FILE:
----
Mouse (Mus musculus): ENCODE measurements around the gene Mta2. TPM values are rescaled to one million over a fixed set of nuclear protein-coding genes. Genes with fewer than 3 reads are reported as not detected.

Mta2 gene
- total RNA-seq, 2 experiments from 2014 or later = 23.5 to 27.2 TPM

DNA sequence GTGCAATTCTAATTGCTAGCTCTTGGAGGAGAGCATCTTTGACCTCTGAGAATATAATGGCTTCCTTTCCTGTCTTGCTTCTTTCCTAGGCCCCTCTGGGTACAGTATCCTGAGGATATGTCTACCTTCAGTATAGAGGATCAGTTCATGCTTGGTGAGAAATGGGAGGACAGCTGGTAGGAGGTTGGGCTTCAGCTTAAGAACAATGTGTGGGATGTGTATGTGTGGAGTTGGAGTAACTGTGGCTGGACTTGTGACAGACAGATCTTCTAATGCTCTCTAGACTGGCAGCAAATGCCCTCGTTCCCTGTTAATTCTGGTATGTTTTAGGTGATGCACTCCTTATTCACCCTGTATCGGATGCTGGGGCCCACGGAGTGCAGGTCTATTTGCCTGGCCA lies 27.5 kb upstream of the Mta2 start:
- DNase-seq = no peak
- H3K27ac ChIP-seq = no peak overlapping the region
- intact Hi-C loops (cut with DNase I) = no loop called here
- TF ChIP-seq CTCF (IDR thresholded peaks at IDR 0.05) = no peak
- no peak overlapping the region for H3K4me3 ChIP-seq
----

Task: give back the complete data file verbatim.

Mouse (Mus musculus): ENCODE measurements around the gene Mta2. TPM values are rescaled to one million over a fixed set of nuclear protein-coding genes. Genes with fewer than 3 reads are reported as not detected.

Mta2 gene
- total RNA-seq, 2 experiments from 2014 or later = 23.5 to 27.2 TPM

DNA sequence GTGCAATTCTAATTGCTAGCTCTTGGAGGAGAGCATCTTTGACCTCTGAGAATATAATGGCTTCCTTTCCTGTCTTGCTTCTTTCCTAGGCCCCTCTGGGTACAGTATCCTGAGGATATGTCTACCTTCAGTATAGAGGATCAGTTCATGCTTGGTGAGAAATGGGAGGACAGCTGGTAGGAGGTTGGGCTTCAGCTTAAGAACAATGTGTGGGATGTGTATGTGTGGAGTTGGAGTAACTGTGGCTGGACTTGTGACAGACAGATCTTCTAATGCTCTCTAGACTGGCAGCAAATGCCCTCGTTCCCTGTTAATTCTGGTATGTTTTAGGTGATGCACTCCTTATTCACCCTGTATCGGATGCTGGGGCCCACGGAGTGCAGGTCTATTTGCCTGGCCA lies 27.5 kb upstream of the Mta2 start:
- DNase-seq = no peak
- H3K27ac ChIP-seq = no peak overlapping the region
- intact Hi-C loops (cut with DNase I) = no loop called here
- TF ChIP-seq CTCF (IDR thresholded peaks at IDR 0.05) = no peak
- no peak overlapping the region for H3K4me3 ChIP-seq